In a study published in the June 2005 issue of Acta Psychologica, researchers found that heavy video game players may visually find objects in a busy environment faster than non-gamers. Dr. Alan Castel, a post-doctorate fellow in psychology at Washington University in St. Louis, compared responses of students who play video games at least two hours a day, six days a week, to the reactions of video game novices. Expert gamers located target objects on a busy computer screen an average of 100 milliseconds more quickly than novices, but gamers didn’t display any significant difference compared to non-gamers in the concept of "inhibition of return," meaning the amount of time a person takes to return to a search location after having previously failed to find the desired target in that location. In other words, gamers don’t appear to have any different visual search strategy than non-gamers, they just search faster.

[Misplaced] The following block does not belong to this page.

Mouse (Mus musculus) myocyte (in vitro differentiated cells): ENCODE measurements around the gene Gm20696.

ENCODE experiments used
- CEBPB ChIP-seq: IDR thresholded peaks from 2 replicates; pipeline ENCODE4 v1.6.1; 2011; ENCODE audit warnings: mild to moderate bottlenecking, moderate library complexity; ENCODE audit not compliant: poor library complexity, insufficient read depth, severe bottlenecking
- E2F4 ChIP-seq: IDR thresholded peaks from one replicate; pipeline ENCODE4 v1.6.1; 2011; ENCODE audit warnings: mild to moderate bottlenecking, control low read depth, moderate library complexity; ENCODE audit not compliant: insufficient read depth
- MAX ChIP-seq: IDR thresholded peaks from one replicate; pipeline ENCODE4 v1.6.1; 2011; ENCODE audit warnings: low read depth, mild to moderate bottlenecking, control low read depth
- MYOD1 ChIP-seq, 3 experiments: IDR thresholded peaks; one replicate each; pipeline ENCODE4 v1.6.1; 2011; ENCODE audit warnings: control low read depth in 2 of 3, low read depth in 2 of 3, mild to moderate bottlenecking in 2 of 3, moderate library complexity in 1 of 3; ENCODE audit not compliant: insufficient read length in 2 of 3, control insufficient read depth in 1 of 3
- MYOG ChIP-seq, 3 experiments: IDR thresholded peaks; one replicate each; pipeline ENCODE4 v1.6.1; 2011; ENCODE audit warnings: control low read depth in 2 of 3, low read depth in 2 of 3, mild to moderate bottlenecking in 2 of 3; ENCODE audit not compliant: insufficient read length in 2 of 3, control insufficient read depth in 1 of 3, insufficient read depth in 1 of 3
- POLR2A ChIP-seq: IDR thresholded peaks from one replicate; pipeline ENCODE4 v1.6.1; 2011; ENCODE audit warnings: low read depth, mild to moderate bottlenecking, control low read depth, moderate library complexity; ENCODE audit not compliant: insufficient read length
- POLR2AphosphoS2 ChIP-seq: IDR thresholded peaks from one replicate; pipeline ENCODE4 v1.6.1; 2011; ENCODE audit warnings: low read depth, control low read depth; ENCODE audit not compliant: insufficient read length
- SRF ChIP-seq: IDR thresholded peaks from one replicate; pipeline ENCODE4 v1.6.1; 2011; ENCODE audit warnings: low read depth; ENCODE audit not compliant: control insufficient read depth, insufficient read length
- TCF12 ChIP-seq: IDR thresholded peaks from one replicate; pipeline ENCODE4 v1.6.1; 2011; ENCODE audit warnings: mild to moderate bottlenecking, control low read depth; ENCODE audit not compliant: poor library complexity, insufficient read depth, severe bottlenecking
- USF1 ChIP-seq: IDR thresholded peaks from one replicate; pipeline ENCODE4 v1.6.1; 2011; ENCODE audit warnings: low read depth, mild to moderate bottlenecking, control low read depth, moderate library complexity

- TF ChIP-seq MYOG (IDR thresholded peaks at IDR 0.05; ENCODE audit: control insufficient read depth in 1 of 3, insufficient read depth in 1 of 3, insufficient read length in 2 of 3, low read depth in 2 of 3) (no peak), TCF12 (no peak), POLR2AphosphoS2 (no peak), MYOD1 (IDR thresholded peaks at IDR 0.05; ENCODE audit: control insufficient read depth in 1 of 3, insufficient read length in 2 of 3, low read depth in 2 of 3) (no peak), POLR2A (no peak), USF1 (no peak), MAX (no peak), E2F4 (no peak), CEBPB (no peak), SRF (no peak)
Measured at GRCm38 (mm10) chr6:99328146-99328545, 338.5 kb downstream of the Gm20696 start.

The study may have implications for rehabilitative therapy techniques, but lest avid gamers cite this study to justify one more Grand Theft Auto session before bedtime, the real-world implications of the study aren’t clear. Heavy gamers might have a slightly better motor response time in some visually-oriented real-world tasks, such as sports or driving, but other studies suggest that motor skills and responses developed for specific activities may not translate to other tasks: instead, people continue just improve their performance at specific activities. So, playing lots of video games may only make you a better gamer. Who’d have thought?